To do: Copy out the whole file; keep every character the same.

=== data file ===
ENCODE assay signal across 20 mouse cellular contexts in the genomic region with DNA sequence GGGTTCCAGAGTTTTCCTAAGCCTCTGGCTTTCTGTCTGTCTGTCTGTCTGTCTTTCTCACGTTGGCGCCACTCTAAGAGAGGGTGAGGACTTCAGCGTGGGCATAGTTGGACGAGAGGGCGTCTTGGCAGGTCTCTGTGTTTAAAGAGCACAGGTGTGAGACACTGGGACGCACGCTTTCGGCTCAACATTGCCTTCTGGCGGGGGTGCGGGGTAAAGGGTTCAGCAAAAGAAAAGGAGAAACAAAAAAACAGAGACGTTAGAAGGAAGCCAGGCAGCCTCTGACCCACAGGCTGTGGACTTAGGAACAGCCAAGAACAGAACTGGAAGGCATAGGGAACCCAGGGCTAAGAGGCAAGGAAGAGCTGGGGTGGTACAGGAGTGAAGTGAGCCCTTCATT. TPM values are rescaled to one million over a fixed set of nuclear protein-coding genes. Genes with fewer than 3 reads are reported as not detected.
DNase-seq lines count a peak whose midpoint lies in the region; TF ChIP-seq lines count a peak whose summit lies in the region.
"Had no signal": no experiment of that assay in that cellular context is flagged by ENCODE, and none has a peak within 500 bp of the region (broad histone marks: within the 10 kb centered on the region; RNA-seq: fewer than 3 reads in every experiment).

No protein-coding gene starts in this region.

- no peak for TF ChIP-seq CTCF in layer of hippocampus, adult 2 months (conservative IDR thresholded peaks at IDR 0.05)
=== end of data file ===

ENCODE assay signal across 20 mouse cellular contexts in the genomic region with DNA sequence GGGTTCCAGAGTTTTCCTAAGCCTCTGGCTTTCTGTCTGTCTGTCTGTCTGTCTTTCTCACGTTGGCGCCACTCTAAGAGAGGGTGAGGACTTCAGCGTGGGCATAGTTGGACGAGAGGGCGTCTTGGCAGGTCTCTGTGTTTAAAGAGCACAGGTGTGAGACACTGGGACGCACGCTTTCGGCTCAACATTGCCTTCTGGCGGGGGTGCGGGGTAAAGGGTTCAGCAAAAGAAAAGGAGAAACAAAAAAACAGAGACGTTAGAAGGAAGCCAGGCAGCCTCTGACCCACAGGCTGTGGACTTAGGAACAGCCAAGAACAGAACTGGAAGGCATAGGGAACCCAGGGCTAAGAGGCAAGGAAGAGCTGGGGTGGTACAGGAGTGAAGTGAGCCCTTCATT. TPM values are rescaled to one million over a fixed set of nuclear protein-coding genes. Genes with fewer than 3 reads are reported as not detected.
DNase-seq lines count a peak whose midpoint lies in the region; TF ChIP-seq lines count a peak whose summit lies in the region.
"Had no signal": no experiment of that assay in that cellular context is flagged by ENCODE, and none has a peak within 500 bp of the region (broad histone marks: within the 10 kb centered on the region; RNA-seq: fewer than 3 reads in every experiment).

No protein-coding gene starts in this region.

- no peak for TF ChIP-seq CTCF in layer of hippocampus, adult 2 months (conservative IDR thresholded peaks at IDR 0.05)